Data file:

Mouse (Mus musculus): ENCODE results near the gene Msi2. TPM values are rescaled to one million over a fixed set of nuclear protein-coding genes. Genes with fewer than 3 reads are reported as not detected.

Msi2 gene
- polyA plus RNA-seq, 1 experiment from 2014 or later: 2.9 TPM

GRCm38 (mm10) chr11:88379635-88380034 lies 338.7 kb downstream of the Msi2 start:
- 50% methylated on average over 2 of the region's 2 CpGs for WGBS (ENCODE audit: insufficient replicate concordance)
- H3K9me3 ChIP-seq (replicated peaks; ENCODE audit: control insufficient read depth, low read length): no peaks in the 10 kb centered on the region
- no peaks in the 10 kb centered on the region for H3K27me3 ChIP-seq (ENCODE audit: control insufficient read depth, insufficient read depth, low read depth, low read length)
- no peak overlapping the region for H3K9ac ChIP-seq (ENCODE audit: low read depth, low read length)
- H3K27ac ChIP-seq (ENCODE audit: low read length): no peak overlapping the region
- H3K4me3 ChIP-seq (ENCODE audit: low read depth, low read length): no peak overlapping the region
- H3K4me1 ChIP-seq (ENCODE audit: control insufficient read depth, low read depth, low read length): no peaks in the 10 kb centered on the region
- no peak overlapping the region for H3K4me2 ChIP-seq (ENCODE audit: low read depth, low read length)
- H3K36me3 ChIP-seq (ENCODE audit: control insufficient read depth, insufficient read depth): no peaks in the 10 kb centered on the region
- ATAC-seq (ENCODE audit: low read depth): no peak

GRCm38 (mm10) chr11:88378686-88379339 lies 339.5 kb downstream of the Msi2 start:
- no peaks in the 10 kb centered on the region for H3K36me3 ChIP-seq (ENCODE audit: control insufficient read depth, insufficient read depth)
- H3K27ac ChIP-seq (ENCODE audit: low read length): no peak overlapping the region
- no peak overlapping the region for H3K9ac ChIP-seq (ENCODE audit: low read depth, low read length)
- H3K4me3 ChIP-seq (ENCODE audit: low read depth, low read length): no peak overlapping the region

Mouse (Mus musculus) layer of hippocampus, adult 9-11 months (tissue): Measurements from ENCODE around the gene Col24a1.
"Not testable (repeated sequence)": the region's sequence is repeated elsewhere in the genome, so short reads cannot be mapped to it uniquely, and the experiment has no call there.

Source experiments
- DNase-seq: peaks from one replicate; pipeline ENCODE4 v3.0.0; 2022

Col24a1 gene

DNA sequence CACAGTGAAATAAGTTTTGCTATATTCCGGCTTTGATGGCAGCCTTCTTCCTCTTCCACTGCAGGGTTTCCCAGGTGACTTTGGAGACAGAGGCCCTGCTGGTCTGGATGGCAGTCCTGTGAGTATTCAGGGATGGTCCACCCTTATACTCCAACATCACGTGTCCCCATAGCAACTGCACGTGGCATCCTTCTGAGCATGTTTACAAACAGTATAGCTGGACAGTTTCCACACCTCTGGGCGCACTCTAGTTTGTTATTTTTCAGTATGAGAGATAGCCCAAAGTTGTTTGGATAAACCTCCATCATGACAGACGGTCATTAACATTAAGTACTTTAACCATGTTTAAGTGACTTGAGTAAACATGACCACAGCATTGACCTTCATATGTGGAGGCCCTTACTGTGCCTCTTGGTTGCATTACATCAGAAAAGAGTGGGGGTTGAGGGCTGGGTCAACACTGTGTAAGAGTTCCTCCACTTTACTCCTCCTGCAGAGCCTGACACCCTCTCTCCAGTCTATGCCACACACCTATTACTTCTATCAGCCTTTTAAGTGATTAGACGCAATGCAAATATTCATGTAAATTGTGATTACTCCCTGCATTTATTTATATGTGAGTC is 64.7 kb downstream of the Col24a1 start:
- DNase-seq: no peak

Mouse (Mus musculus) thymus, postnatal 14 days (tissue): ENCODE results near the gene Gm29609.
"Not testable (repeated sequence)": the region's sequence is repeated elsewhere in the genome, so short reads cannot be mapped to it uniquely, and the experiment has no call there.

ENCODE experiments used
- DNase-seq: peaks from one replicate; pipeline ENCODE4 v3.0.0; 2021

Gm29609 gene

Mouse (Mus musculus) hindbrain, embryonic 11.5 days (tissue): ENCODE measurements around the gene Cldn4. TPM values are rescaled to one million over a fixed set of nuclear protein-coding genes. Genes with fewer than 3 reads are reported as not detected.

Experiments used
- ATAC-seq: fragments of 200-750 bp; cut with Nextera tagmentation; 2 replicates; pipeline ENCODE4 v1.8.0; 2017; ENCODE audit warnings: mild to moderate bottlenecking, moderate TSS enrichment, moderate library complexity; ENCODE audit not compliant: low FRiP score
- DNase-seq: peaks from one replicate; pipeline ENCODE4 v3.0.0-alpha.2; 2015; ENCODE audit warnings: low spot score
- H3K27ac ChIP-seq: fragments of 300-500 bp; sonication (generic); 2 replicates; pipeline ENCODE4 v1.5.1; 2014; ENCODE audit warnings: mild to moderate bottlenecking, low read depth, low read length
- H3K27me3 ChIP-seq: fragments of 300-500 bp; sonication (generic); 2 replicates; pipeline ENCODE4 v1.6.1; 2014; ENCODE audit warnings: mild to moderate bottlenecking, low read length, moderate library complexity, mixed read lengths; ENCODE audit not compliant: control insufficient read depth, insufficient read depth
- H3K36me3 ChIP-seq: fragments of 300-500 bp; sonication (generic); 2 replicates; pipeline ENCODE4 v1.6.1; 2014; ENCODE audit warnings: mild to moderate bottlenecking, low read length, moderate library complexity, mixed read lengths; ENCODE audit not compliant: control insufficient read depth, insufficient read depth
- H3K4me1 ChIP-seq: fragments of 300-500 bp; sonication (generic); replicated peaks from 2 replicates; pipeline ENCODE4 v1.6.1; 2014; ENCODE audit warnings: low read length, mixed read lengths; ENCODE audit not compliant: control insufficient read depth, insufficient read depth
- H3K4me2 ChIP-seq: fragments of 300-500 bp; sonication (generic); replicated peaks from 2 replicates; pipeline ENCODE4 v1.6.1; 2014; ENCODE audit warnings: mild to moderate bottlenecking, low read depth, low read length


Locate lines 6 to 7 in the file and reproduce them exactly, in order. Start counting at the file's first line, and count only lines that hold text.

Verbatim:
- H3K9me3 ChIP-seq (replicated peaks; ENCODE audit: control insufficient read depth, low read length): no peaks in the 10 kb centered on the region
- no peaks in the 10 kb centered on the region for H3K27me3 ChIP-seq (ENCODE audit: control insufficient read depth, insufficient read depth, low read depth, low read length)